Integration of heat-energy recovery and carbon sequestration

Hamidreza Salimi, Karl-Heinz Wolf
International Journal of Greenhouse Gas Control, Volume 6, January 2012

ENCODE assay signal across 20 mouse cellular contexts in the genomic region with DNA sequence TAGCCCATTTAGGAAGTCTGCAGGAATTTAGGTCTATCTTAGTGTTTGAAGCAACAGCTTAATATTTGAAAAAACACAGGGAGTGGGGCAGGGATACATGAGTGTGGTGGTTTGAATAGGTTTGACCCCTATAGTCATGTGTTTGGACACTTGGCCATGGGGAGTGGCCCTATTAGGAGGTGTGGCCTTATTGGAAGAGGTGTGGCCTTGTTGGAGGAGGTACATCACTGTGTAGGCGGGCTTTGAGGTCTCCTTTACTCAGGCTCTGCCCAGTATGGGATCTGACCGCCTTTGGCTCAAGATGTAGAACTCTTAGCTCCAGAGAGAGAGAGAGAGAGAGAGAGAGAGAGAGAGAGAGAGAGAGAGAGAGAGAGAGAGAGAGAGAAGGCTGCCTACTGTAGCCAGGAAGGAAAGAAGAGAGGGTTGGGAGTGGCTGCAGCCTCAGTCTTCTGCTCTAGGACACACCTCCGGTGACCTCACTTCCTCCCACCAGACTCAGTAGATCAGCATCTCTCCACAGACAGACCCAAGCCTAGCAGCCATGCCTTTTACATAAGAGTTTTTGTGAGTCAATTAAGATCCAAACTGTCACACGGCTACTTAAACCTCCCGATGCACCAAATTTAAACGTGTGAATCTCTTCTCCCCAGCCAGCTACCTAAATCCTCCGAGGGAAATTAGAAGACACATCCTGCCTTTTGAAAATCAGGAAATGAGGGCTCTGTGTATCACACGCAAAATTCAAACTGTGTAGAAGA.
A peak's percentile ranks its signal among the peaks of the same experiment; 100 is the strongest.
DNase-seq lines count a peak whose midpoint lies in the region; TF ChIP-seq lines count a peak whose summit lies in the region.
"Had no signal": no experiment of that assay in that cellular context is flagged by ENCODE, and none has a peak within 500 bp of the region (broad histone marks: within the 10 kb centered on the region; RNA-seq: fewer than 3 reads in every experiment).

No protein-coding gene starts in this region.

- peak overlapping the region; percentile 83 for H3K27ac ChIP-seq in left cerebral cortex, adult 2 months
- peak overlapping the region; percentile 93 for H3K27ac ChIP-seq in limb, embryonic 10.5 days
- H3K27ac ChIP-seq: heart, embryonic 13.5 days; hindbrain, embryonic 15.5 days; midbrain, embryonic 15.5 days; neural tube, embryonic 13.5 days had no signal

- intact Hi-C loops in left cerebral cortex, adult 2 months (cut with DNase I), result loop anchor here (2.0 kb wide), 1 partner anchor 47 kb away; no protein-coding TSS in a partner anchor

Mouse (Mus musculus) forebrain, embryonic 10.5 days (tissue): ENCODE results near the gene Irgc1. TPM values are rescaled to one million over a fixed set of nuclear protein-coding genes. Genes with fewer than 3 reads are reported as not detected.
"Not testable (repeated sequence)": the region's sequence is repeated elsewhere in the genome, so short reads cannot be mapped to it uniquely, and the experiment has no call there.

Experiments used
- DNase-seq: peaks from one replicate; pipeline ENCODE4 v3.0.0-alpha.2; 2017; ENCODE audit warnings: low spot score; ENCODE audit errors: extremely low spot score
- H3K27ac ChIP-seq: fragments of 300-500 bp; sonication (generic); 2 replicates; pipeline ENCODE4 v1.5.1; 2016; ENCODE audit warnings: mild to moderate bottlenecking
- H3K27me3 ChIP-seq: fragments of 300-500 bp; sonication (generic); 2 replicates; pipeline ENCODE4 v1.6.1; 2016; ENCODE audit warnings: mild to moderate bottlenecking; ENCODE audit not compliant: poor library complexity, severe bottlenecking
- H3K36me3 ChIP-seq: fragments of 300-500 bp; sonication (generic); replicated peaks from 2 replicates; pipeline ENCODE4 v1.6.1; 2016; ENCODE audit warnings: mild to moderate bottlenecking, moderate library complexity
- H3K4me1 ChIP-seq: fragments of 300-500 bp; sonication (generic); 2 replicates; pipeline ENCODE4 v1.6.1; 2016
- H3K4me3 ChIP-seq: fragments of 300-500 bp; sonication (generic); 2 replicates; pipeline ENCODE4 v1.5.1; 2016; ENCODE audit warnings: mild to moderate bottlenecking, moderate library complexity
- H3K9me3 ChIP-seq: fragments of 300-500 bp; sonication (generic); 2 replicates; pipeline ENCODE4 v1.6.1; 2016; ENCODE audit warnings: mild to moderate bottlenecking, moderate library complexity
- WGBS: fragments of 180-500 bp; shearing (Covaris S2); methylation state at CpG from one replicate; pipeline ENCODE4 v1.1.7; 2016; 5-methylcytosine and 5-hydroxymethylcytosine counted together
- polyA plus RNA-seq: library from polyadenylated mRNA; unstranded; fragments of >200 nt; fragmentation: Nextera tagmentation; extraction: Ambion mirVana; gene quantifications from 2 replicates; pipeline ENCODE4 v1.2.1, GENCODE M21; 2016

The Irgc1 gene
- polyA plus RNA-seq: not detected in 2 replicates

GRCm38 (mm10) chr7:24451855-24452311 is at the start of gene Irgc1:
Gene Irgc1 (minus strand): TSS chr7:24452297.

Cold mixed CO2–water injection into geothermal reservoirs can be used to integrate geothermal-energy production and subsurface CO2 storage. This article studies this process in a 2D geothermal reservoir derived from the Delft Sandstone Member below the city Delft (The Netherlands). In this process, often regions of two-phase flow are connected to regions of single-phase flow. Different systems of equations apply for single-phase and for two-phase regions. For this purpose, we have applied a new and effective solution approach, the so-called “negative saturation” (NegSat) solution approach. The results show that permeability and porosity heterogeneities in a geothermal aquifer significantly influence both heat extraction and CO2 storage. Hence, reservoir characterization plays an important role in assessing the benefit of CO2storage and energy extraction. The CO2-trapping mechanism is more efficient in the heterogeneous-permeability field because of the larger permeability heterogeneity contrasts and consequently larger capillary effects, compared to the homogeneous-permeability field. In particular, CO2 banks are mainly formed in the highly permeable zones that are surrounded by less permeable zones. However, the existence of non-isolated highly permeable zones for some injected CO2 concentrations leads to earlier breakthrough. Moreover, heterogeneity considerably weakens gravity effects. The frequent occurrence of evaporation and condensation, which is particularly effective close to the bubble point, substantially delays CO2breakthrough and leads to a larger amount of heat-energy production and CO2 storage. Based on the simulations, it is possible to construct a plot of the recuperated heat energy versus the maximally stored CO2 for a variety of conditions.

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